Bottom line: The plan involves the largest tax cut in world history. At the same time, the accounts in the plan are large enough that at standard market investment returns they would provide workers across the board with higher benefits than Social Security promises, let alone what it can pay. The study I did for the Institute for Policy Innovation shows that with the accounts invested half in stocks and half in bonds, workers at all income levels would enjoy about 60% more from the accounts than from the Social Security as it is. With a higher proportion invested in stocks, the benefits would be even higher. The reform would actually solve the financing crisis while cutting taxes and increasing benefits. That should not be a surprise. That is what happened in Chile as well. This results because the accounts produce a large increase in national wealth and income, through increased savings and investment, and lower taxes. In addition, the Chief Actuary estimated under the reform plan that the personal wealth of working people would be increased by over $7 trillion in present value dollars through the accounts. Moreover, in the process of shifting reliance to the personal accounts, the unfunded liability of Social Security, currently estimated at $10.5 trillion, would be eliminated. This is three times the current reported national debt. With workers shifting a major portion of the payroll tax to personal accounts, transition financing is needed to cover Social Security benefit obligations to seniors while the new accounts are phasing in. The Chief Actuary of Social Security scored the following four transition financing mechanisms as sufficient to cover this transition-financing burden.

    1. Devote the short-term Social Security surpluses projected until 2018 to the reform plan. 2. Reduce the rate of growth of federal spending by one percentage point each year for eight years, with the savings devoted to the reform plan. In this case, the proposal would provide a vehicle for beginning to get runaway federal spending under control. 3. The reform produces increased corporate tax revenues due to new corporate income resulting from corporate investment of the growing personal account savings. These funds would also be devoted to financing the transition. 4. To the extent needed each year, excess Social Security trust fund bonds would be sold to the public with the funds used to ensure payment of full Social Security benefits. This is what those trust fund bonds are for. Under the current system, those bonds are just going to be redeemed for cash from the federal government anyway after 2018, until the trust fund is exhausted in 2042.

After Social Security achieves solvency, the surpluses produced by the reform are sufficient to pay off this debt sold by the public within the next 15 years. So the net effect of the reform on debt held by the public is zero. With the elimination of Social Security’s unfunded liability, this reform does more to reduce effective government debt than fiscal conservatives ever dreamed was possible up until now. The official score of the Chief Actuary of Social Security shows that the transition is economically feasible. Sweeping Benefits The sweeping and dramatic benefits of this reform would be truly historic, particularly in their advancement of long-term conservative economic policy goals. Conservative leaders are increasingly recognizing this. Those who have endorsed such reform include Jack Kemp, Newt Gingrich, Steve Moore and the Club for Growth, Grover Norquist and Americans for Tax Reform, Charlie Jarvis and the United Seniors Association, David Keene and the American Conservative Union, and Tom Giovanetti and the Institute for Policy Innovation. A recently released letter to the White House signed by 25 major conservative leaders urges the President to adopt a large personal account reform plan along these lines. Additional names on the letter include Bill Bennett, Dick Armey, Star Parker, Lew Uhler, Jim Martin, Robert Carleson, Richard Rahn, Kellyanne Conway, and Morton Blackwell, among others. These leaders are now joining together to form a new coalition, the Alliance for Retirement Prosperity to advance such reform. Hill Republicans may have been scared away from joining such a positive and historic effort out of the false fear that a reform plan would include large cuts in future, promised Social Security benefits as well. But the official score of the reform plan by the Chief Actuary of Social Security now shows that with larger personal accounts of the magnitude proposed here, future benefit reductions are not needed. Now is the time for conservatives, libertarians and progressives to join together to push this historic reform over the top. We have the power now to accomplish this if we work together.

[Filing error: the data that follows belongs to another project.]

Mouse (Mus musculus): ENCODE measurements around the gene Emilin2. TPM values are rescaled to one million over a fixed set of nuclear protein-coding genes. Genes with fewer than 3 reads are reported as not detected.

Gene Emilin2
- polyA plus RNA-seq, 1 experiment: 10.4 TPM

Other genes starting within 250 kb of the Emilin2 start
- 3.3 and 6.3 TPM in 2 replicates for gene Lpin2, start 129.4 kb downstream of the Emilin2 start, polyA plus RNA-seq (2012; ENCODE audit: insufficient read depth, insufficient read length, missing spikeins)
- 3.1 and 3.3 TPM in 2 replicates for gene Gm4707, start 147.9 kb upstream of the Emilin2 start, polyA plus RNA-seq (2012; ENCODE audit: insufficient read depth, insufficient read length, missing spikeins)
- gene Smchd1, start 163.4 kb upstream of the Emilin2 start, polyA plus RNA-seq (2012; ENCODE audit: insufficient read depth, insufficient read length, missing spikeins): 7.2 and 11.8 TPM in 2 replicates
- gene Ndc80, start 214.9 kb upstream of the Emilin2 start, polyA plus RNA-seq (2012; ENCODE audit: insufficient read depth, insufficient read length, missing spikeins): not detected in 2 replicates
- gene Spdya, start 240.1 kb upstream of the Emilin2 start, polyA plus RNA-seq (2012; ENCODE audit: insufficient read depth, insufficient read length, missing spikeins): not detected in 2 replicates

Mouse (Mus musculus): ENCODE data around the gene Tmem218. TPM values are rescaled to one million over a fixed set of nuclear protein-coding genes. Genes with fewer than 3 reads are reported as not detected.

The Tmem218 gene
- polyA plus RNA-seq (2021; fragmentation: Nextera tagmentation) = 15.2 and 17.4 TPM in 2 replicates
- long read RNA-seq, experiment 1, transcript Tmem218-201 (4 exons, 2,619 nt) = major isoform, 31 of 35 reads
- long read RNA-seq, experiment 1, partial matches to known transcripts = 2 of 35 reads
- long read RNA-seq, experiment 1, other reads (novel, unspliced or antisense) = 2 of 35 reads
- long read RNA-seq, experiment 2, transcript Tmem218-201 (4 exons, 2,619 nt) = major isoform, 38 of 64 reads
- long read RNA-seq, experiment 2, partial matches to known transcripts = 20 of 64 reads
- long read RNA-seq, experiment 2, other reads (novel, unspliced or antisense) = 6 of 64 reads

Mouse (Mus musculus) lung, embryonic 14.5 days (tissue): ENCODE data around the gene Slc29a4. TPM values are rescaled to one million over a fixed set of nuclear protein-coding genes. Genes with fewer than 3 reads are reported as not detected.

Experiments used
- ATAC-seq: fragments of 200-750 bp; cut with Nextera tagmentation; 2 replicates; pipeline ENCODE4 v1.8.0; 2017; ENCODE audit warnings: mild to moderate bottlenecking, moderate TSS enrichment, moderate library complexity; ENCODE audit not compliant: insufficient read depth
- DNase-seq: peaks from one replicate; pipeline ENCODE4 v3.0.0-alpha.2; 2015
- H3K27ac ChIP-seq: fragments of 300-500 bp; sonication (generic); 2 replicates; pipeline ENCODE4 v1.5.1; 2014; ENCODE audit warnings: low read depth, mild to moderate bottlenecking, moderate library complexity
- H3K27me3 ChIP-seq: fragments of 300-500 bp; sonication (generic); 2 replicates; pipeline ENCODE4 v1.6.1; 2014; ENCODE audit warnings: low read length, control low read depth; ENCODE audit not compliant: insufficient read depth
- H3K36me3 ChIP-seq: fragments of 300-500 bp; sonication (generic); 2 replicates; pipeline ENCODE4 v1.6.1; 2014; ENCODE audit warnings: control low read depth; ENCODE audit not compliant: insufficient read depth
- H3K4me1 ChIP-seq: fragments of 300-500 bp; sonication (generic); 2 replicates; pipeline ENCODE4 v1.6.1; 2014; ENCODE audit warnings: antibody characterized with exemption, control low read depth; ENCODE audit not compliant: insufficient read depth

Written By

Mr. Ferrara, who served in the White House Office of Policy Development under President Reagan, works for the American Civil Rights Union and the Institute for Policy Innovation.